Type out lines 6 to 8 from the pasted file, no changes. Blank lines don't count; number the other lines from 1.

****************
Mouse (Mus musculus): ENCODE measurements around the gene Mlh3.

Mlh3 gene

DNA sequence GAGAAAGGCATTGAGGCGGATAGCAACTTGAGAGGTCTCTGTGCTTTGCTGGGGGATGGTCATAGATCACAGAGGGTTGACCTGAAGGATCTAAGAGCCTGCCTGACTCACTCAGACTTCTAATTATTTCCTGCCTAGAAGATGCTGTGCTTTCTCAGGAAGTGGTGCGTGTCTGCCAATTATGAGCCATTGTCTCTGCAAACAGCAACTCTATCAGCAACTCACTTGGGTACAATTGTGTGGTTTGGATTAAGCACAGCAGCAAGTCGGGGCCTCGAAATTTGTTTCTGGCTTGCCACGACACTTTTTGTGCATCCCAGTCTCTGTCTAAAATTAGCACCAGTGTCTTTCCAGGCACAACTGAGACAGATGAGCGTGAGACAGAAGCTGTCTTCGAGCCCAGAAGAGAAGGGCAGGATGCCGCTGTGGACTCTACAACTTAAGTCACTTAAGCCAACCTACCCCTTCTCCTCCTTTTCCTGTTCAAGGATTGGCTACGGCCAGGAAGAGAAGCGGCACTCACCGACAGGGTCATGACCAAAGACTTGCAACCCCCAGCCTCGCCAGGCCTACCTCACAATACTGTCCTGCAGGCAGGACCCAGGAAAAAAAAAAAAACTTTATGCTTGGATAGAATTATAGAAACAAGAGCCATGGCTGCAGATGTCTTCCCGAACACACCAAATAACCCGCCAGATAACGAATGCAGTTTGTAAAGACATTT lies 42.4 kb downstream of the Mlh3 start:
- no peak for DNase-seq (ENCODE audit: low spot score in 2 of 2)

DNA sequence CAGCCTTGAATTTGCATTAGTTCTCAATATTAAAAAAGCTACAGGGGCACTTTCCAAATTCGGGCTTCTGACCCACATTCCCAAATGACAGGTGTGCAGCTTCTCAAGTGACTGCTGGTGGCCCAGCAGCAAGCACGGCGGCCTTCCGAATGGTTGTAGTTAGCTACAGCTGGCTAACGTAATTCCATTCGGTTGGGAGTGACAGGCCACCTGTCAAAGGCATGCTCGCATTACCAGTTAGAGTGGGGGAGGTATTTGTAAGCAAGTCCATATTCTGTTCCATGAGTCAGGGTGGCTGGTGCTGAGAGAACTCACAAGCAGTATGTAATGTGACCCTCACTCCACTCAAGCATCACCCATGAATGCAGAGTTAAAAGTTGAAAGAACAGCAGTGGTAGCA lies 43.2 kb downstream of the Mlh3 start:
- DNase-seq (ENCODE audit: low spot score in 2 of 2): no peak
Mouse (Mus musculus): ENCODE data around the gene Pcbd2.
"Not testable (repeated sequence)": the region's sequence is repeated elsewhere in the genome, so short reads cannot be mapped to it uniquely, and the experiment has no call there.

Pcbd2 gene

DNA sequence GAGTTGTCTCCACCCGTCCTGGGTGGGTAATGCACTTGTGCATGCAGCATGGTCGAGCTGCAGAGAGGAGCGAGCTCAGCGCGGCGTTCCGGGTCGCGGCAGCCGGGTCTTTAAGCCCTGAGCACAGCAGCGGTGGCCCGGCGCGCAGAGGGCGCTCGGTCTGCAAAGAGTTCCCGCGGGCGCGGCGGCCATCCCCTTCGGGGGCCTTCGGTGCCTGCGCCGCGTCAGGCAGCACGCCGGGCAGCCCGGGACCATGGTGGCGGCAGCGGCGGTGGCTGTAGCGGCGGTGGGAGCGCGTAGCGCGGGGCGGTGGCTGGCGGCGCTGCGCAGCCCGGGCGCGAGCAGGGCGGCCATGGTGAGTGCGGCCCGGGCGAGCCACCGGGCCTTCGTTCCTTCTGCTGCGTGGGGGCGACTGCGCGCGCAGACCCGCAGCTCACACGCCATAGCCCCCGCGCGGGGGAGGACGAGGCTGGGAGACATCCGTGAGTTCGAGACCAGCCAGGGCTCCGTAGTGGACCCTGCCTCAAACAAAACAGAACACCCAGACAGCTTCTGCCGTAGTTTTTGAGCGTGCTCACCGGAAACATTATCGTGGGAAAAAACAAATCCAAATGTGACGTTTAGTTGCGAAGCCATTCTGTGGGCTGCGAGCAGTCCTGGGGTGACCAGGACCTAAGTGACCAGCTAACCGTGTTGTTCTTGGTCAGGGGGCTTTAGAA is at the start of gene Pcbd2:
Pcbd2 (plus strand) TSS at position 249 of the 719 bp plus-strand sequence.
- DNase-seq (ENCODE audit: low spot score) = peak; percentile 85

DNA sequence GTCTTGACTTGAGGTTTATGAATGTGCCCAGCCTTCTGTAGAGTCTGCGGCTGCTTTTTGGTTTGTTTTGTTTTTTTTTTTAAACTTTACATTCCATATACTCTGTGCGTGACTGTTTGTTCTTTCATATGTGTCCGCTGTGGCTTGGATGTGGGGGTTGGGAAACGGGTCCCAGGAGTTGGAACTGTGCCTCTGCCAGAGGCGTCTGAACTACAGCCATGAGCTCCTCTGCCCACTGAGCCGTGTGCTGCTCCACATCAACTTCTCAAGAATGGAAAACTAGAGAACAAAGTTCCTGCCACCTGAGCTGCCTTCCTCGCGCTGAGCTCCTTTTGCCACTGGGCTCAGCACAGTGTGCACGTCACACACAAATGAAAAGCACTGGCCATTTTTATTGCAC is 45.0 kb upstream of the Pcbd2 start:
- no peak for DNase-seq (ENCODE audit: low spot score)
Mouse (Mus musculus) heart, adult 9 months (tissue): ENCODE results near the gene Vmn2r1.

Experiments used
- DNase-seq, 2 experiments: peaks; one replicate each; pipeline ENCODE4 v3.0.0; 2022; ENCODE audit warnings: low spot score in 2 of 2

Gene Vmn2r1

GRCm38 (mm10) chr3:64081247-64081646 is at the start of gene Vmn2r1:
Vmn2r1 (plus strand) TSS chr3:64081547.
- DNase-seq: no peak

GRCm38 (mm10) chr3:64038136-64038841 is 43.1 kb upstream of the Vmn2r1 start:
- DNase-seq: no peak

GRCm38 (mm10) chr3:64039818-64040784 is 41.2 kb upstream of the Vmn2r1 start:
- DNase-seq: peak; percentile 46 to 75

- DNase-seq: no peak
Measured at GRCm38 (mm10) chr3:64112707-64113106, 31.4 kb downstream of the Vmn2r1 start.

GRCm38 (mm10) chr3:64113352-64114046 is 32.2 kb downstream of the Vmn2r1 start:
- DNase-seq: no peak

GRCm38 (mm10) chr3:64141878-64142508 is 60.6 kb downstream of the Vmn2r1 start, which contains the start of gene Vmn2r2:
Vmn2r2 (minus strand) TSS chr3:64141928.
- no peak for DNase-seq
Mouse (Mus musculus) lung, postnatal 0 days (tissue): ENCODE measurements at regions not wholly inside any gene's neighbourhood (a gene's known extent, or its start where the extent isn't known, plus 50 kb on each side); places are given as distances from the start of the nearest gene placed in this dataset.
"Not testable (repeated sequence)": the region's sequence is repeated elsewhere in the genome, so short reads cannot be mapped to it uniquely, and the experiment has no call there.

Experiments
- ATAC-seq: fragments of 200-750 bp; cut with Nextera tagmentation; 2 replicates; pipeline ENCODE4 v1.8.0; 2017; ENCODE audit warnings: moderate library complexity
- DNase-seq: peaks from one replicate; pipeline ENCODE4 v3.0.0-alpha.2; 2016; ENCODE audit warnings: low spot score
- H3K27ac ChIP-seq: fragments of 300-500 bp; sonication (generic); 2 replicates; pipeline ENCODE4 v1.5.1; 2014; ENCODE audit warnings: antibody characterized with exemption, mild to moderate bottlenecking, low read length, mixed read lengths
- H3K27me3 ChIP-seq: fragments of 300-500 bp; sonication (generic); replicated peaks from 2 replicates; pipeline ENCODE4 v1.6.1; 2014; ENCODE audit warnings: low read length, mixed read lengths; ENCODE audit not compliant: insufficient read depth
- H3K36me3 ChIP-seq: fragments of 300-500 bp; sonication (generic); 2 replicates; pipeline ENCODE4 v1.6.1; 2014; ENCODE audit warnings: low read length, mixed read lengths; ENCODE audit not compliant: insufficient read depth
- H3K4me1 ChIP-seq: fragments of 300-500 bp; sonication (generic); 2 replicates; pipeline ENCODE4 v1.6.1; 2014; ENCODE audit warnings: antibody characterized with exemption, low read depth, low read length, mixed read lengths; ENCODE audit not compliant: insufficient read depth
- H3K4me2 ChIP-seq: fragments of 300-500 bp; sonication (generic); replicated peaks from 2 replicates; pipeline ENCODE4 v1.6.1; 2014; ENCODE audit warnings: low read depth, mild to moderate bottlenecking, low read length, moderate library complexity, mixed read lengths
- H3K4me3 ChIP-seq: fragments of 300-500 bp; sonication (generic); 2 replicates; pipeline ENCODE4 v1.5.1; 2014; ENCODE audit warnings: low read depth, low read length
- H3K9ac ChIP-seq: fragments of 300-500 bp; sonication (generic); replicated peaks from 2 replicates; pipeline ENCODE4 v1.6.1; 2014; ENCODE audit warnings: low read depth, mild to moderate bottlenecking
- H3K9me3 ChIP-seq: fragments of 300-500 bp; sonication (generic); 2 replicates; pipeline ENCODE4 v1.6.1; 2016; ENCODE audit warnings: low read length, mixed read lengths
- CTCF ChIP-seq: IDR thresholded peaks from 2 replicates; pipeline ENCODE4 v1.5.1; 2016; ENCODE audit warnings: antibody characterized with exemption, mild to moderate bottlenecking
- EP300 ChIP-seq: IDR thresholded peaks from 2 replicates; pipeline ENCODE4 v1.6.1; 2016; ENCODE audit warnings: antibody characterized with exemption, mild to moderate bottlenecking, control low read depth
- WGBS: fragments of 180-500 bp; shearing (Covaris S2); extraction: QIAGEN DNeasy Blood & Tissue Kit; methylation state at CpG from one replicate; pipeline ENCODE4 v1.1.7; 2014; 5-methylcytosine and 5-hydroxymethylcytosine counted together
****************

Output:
- DNase-seq (ENCODE audit: low spot score in 2 of 2): no peak
Mouse (Mus musculus): ENCODE data around the gene Pcbd2.
"Not testable (repeated sequence)": the region's sequence is repeated elsewhere in the genome, so short reads cannot be mapped to it uniquely, and the experiment has no call there.